Songs like the infectious "Lost in the Dark"- an up-tempo rocker dealing with the misfortune and struggle of a drug-addicted couple, and "I Carry a Gun"- a slamming, arena rocking anthem of macho pathos and tragic foreboding show a distinct Tom Petty-ish-ness with the former sounding like "American Girl" living in drug-poor squalor and the latter like a sociopathic "Refugee" getting the short end of the stick from both nature and nurture. Meanwhile, the fast, hyper-catchy bop of "Knowing is Half the Bottle" channels The Dictators in both music and spirit.
Coming off 2006's raw, violence-prone and highly-acclaimed "Revenge" and 2008's ferocious and darkly tuneful "Vice" Brandon and his two younger brothers Zach (bass) and Adam (drums) – all formerly having paid dues as the core members of the cult punk-ska-soul group The Gadjits- as well as non-family member Keenan Nichols (guitar) reaffirmed their collective commitment to quality rock and roll and went for a new approach to the song cycle on The Hard Way. "Somewhere in the process of trying to breathe life into these characters and stories, the music and the lyrics just became more natural-sounding." Brandon says, "You can't detect quite as much carpentry on these songs."
The Architects fresh approach to The Hard Way has yielded anthemic songs like "Hell Came To Breakfast", an up-tempo epic which, due in no small part to The Architects craftsman-like approach and to the return of platinum certified producer Aaron Conner (Bone Thugs N Harmony), actually has the legs to stand well above the histrionics and solipsism of your average up-tempo epic rocker. "Aaron gets personally invested in the work we do and would not want his name on some awful sounding piece of shit. " Brandon says. "Aaron has a reputation for good mixes and no bullshit…which means that we can trust him. Trust is paramount. You have to be able to trust your producers experience and his ears. "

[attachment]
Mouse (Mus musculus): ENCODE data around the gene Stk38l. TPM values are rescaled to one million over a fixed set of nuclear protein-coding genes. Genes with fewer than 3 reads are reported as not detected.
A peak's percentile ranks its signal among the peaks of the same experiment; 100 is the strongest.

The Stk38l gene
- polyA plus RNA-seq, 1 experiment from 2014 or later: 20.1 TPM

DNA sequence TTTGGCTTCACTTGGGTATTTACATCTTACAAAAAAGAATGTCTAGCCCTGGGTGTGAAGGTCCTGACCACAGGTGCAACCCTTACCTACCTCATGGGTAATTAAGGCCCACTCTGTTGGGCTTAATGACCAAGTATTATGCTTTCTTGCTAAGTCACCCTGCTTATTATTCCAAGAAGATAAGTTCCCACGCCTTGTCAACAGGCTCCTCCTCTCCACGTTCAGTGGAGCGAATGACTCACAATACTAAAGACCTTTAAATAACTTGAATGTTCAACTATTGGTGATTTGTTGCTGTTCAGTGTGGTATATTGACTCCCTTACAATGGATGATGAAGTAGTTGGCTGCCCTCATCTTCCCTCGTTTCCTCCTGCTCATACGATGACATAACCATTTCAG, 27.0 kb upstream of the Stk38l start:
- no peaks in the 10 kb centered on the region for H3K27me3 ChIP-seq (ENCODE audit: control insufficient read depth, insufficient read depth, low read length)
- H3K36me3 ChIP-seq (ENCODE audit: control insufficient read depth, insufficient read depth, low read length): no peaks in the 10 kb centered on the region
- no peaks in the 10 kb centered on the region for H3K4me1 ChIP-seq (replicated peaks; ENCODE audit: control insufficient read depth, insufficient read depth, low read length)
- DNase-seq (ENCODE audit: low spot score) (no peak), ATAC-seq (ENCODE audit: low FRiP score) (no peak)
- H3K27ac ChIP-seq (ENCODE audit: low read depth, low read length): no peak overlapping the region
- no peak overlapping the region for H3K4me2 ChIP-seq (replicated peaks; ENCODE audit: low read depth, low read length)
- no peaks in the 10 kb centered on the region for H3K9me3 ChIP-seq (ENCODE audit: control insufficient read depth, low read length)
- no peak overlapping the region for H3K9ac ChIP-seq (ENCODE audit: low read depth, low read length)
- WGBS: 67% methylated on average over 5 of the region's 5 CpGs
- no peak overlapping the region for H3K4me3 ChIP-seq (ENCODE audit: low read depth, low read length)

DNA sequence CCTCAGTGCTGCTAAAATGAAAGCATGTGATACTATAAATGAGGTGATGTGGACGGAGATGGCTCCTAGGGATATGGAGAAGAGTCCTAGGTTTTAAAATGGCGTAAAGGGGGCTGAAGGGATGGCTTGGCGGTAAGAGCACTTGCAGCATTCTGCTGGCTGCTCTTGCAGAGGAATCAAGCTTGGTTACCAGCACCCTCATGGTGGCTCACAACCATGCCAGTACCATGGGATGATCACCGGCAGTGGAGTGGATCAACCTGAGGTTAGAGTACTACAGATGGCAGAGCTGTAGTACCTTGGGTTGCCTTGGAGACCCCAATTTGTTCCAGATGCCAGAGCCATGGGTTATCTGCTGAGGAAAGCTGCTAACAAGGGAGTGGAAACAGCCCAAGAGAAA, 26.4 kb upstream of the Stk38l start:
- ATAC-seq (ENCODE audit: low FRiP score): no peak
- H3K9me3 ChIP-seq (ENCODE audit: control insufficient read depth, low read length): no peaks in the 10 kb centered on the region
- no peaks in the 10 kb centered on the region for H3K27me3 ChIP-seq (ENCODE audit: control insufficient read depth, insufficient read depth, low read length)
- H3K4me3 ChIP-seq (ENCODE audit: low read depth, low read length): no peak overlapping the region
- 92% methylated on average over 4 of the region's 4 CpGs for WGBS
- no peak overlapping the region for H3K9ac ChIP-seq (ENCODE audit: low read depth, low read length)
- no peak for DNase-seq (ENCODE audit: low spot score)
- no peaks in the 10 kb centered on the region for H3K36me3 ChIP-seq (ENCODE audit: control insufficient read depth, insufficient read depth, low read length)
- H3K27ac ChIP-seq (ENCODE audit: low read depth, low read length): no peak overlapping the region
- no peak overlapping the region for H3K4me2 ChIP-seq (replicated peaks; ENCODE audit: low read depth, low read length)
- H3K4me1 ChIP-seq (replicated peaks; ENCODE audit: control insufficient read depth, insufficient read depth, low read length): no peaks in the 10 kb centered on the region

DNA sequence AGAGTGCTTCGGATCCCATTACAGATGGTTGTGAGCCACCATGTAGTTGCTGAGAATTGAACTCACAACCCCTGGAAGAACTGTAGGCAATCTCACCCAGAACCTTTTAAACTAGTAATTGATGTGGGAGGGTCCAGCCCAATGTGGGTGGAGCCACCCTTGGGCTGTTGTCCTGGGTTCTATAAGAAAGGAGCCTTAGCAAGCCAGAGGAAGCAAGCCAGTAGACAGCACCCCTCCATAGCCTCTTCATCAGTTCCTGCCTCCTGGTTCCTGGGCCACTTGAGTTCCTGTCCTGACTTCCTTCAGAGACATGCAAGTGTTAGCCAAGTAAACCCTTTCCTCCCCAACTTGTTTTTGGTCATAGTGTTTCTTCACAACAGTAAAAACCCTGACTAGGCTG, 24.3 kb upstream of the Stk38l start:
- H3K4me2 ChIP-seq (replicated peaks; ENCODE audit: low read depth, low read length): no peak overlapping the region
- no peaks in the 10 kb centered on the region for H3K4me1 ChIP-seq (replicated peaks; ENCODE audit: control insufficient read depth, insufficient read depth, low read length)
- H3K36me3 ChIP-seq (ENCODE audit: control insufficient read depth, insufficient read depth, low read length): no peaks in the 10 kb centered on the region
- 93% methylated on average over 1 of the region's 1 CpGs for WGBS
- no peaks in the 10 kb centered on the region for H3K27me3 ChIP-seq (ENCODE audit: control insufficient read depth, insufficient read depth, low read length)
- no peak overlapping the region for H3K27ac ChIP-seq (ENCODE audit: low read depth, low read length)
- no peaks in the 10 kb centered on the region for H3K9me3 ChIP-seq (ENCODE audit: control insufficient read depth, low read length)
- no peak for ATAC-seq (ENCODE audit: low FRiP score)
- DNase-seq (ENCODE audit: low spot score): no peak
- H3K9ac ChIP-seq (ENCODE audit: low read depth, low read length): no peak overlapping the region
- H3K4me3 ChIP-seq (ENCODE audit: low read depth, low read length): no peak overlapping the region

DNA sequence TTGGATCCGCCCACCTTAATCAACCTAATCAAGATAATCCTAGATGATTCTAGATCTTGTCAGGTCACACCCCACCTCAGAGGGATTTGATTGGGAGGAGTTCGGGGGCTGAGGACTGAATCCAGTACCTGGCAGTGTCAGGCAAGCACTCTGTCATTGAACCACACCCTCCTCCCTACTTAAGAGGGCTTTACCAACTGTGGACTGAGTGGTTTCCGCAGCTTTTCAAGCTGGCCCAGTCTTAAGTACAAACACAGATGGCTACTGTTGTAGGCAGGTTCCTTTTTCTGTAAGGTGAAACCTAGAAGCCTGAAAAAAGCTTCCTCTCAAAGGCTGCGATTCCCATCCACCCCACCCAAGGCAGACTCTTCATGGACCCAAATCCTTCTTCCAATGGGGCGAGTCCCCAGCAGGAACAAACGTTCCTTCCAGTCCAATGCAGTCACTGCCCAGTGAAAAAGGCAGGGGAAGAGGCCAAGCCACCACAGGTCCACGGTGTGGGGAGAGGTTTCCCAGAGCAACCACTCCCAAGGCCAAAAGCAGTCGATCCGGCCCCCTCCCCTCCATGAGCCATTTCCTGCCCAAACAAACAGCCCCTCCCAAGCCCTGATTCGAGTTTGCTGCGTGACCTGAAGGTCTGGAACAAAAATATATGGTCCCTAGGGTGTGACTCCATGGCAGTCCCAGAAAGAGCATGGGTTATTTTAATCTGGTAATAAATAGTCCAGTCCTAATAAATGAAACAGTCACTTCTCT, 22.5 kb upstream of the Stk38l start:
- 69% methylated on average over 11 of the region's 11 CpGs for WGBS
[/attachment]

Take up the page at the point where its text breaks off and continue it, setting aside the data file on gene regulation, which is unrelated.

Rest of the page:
True to The Architects form, The Hard Way resonates with big, classic rock sounds like those of late 70's groups. Cases in point- "This Wasted Ocean" rattles and shakes with Isle Of Wright-era The Who, propelled by explosive frenzies of drums and roaring guitar. Elsewhere, "Death Rides a Horse" brings Sabbath's epic dirge face to face with ZZ Top's dark and dusty Deguello while "Big Iron Gate" takes home a blue ribbon for best confluence of AC/DC and Bruce Springsteen influences ever.
"I have an axe to grind with law enforcement and the way we treat crime and punishment in this country." Says, Brandon about the aforementioned "Big Iron Gate" – a classic sounding jail-song in nearly every sense. " I love that song because I happen to feel strongly about the subject matter and because the particular style of the song allowed me to break out my snottiest Midwestern drawl."
That snotty Midwestern drawl and hard-nosed Midwestern work ethic will serve The Architects well as they embark this summer on the entire 2009 Vans Warped Tour to bring The Hard Way and The Architects certifiably stellar live performances to kids across North America through a gauntlet of dust, grit, sweat, three-two beer, dehydration and sunstroke- you can bet your ass it won't be easy and you can bet your ass that The Hard Way is where The Architects thrive.